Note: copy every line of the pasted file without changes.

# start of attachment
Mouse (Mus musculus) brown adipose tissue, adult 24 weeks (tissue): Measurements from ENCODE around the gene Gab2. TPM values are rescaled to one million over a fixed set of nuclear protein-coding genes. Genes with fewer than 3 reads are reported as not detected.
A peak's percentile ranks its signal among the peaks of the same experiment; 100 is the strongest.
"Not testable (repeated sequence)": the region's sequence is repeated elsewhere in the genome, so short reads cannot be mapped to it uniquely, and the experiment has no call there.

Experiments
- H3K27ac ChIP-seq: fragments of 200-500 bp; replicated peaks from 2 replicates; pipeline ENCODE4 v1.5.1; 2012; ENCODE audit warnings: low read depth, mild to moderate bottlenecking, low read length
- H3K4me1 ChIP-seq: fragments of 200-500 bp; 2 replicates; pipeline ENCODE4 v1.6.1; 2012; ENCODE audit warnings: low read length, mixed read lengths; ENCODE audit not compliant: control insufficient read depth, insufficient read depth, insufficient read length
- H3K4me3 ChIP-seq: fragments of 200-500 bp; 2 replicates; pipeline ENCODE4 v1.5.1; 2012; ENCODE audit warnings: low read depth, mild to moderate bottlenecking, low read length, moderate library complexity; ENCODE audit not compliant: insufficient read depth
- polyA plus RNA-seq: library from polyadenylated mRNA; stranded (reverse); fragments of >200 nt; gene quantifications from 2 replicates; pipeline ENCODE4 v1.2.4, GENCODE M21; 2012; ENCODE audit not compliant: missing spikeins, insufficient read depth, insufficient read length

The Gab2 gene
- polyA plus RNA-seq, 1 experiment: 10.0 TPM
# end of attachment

Mouse (Mus musculus) brown adipose tissue, adult 24 weeks (tissue): Measurements from ENCODE around the gene Gab2. TPM values are rescaled to one million over a fixed set of nuclear protein-coding genes. Genes with fewer than 3 reads are reported as not detected.
A peak's percentile ranks its signal among the peaks of the same experiment; 100 is the strongest.
"Not testable (repeated sequence)": the region's sequence is repeated elsewhere in the genome, so short reads cannot be mapped to it uniquely, and the experiment has no call there.

Experiments
- H3K27ac ChIP-seq: fragments of 200-500 bp; replicated peaks from 2 replicates; pipeline ENCODE4 v1.5.1; 2012; ENCODE audit warnings: low read depth, mild to moderate bottlenecking, low read length
- H3K4me1 ChIP-seq: fragments of 200-500 bp; 2 replicates; pipeline ENCODE4 v1.6.1; 2012; ENCODE audit warnings: low read length, mixed read lengths; ENCODE audit not compliant: control insufficient read depth, insufficient read depth, insufficient read length
- H3K4me3 ChIP-seq: fragments of 200-500 bp; 2 replicates; pipeline ENCODE4 v1.5.1; 2012; ENCODE audit warnings: low read depth, mild to moderate bottlenecking, low read length, moderate library complexity; ENCODE audit not compliant: insufficient read depth
- polyA plus RNA-seq: library from polyadenylated mRNA; stranded (reverse); fragments of >200 nt; gene quantifications from 2 replicates; pipeline ENCODE4 v1.2.4, GENCODE M21; 2012; ENCODE audit not compliant: missing spikeins, insufficient read depth, insufficient read length

The Gab2 gene
- polyA plus RNA-seq, 1 experiment: 10.0 TPM